MANILA— The Senate Committee on Foreign Relations chaired by Senator Loren Legarda on Thursday approved the Framework Agreement on Partnership and Cooperation (PCA) between the European Union and its Member States and the Philippines.
In a statement, Legarda said she is ready to sponsor the pact with EU along with two other agreements with Germany and Sweden before the Senate goes on a break next week.
The idea of PCA was first broached in 2004 when the EU proposed to upgrade its relations with ASEAN and its member states.
As chairman of the Association of Southeast Asian Nations (ASEAN) for 2017, Legarda said the Philippines must push forward for its ratification.
“I’d like it to be said that while we are chair now, we (must) ratify this agreement as a form of cooperation and support for our ASEAN nations that have ratified and is already into force and those that are in the process of ratification as well,” she said.
The senator explained that the country will benefit from the PCA through the following:
Customs and Trade Facilitation, which will provide technical assistance and exchange of experts between the two sides; Cooperation in Combatting Illicit Drugs through strengthened information and information exchange, drug-related research, drug profiling and prevention of manufacture of dangerous drugs and diversion of controlled precursors; Cooperation in Combatting Terrorism and Transnational Crimes; Migration and Maritime Labor.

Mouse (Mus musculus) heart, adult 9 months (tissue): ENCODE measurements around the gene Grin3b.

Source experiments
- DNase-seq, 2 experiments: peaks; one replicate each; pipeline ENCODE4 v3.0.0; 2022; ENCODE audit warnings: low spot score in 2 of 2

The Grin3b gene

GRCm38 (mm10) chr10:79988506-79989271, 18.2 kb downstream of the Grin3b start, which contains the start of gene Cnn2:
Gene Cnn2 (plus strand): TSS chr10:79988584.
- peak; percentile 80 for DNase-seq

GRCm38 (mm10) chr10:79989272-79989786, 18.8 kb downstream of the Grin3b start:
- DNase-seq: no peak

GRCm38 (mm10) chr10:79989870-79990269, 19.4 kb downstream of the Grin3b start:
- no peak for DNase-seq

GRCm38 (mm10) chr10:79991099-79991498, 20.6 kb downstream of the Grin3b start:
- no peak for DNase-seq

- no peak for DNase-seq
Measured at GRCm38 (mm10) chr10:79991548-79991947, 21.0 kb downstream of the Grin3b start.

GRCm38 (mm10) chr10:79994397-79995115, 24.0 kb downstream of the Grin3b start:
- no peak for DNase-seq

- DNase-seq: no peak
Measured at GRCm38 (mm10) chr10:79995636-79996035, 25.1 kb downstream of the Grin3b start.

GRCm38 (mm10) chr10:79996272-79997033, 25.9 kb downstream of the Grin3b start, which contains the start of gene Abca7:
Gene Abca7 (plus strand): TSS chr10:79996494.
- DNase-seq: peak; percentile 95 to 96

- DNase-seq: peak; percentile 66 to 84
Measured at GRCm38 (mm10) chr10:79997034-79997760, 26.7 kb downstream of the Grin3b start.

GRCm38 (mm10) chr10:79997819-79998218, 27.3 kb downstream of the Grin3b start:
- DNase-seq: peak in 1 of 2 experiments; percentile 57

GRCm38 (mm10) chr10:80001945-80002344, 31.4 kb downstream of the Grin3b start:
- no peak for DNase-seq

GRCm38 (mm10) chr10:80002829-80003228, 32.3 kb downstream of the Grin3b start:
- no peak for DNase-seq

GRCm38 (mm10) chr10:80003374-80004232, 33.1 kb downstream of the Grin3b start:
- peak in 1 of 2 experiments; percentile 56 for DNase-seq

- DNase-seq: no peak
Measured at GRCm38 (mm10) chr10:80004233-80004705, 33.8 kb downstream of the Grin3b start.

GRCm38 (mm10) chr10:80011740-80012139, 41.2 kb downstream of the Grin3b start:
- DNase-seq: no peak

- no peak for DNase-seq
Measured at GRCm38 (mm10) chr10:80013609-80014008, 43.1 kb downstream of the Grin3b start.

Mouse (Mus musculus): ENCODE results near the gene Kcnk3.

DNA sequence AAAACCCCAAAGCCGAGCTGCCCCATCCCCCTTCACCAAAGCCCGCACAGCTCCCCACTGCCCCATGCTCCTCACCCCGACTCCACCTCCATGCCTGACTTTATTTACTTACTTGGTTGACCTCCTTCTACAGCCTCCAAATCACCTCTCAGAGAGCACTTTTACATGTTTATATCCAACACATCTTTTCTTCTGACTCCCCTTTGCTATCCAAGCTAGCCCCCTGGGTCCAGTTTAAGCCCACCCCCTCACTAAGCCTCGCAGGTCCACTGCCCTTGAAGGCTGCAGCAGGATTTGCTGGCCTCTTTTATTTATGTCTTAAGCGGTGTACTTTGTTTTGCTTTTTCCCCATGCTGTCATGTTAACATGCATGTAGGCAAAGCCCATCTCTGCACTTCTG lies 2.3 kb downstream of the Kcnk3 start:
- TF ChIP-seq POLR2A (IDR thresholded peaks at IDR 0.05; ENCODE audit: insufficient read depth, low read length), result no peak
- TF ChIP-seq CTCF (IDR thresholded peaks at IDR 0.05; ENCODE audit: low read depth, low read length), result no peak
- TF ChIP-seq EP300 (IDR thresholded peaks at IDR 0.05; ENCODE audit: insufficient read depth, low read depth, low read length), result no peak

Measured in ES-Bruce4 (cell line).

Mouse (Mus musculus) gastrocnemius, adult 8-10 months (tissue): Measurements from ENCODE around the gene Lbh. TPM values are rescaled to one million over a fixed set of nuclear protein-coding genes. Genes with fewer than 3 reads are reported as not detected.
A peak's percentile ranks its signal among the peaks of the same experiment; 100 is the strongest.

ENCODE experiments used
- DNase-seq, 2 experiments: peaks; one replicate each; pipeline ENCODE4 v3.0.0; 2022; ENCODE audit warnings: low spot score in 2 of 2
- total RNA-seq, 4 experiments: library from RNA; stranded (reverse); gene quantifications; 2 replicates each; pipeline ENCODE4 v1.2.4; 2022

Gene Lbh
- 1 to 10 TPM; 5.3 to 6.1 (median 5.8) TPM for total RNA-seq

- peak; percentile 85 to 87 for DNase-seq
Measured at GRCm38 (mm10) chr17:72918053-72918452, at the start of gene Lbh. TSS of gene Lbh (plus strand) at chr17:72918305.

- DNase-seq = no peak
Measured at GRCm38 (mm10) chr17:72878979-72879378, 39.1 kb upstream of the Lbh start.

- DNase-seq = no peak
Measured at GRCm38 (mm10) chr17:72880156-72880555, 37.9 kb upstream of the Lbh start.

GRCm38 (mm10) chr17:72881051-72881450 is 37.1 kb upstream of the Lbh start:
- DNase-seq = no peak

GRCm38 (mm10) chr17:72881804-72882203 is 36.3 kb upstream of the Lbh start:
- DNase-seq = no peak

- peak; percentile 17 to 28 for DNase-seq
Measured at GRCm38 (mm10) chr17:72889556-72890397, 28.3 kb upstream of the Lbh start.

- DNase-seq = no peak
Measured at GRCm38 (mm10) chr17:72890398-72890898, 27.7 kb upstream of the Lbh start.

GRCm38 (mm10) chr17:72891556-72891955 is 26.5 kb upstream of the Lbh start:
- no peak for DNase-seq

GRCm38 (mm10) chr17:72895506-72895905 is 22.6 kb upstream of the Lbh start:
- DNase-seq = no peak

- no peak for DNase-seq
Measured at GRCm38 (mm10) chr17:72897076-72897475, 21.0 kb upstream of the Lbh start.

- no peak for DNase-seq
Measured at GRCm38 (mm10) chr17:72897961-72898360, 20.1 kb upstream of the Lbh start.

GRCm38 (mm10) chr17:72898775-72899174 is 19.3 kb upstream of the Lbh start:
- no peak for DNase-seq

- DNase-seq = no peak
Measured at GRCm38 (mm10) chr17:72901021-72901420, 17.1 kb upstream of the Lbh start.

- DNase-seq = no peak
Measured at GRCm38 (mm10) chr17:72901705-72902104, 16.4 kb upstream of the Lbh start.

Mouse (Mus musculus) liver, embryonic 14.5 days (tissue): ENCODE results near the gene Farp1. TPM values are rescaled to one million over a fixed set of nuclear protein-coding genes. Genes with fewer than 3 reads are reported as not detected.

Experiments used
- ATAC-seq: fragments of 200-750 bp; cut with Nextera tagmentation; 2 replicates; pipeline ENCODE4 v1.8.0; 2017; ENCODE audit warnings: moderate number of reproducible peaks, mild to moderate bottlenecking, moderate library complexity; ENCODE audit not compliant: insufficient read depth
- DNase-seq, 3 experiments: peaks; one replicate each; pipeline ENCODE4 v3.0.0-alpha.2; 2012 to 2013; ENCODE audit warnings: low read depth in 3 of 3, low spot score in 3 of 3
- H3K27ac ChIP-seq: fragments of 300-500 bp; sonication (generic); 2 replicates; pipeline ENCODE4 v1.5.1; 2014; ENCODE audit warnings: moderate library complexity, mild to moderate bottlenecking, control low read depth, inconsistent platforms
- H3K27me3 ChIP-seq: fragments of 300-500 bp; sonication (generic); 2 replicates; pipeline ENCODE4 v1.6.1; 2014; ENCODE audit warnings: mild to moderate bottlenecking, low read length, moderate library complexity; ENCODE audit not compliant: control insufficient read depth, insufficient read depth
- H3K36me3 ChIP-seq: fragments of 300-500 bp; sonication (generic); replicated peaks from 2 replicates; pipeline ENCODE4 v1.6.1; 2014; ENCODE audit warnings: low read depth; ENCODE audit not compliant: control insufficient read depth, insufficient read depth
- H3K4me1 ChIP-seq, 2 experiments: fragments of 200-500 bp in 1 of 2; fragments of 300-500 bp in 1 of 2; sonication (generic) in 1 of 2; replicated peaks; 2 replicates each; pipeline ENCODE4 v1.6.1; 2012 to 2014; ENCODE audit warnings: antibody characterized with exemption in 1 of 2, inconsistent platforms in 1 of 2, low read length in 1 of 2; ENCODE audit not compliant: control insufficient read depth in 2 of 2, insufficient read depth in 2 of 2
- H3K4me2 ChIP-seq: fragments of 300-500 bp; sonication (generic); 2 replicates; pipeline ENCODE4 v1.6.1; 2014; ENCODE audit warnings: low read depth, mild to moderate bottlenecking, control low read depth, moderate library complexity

Aside from these, she said the PCA, which will serve as a general framework of the two parties’ relations, will also allow better cooperation on political, economic and development issues.
“We are currently negotiating a Free Trade Agreement (FTA) with the EU which will be linked to the PCA. Through the FTA, we will be able to further unlock our trade and economic potential by providing our products with wider access to the markets of the Member States of the European Union, thereby ensuring benefits for small and medium enterprises,” Legarda said.
Department of Foreign Affairs Undersecretary Ernesto Abella said the process for the negotiation, signing, and ratification of the PCA has taken both parties 13 years and counting.
At present, there is only a 1980 executive agreement that serves as basis for the two parties’ relationship.
“In the absence of the PCA, the only official dialogue mechanism that we have is an ad-hoc Philippines-EU Senior Officials’ Meeting (SOM) and its working groups,” he said. “Issues of concern to either Philippines or EU are being discussed in an ad hoc and compartmentalized manner.”
“With the PCA, discussions on these issues would take place in a clearly defined and institutionalized mechanism, i.e., a Joint Committee and its subsidiary bodies,” he stressed.
In an interview, EU Ambassador to Manila Franz Jessen said the committee approval is a “symbolic step” towards the strengthening of Philippines-EU relationship.
Once ratified, Jessen noted there would be “new instruments” for the two sides to work on and “new structure” for the relationship.
“But I think it serves to show to us and to the world, and to us between the Philippines and the EU how stable and forward looking our relationship is,” he said.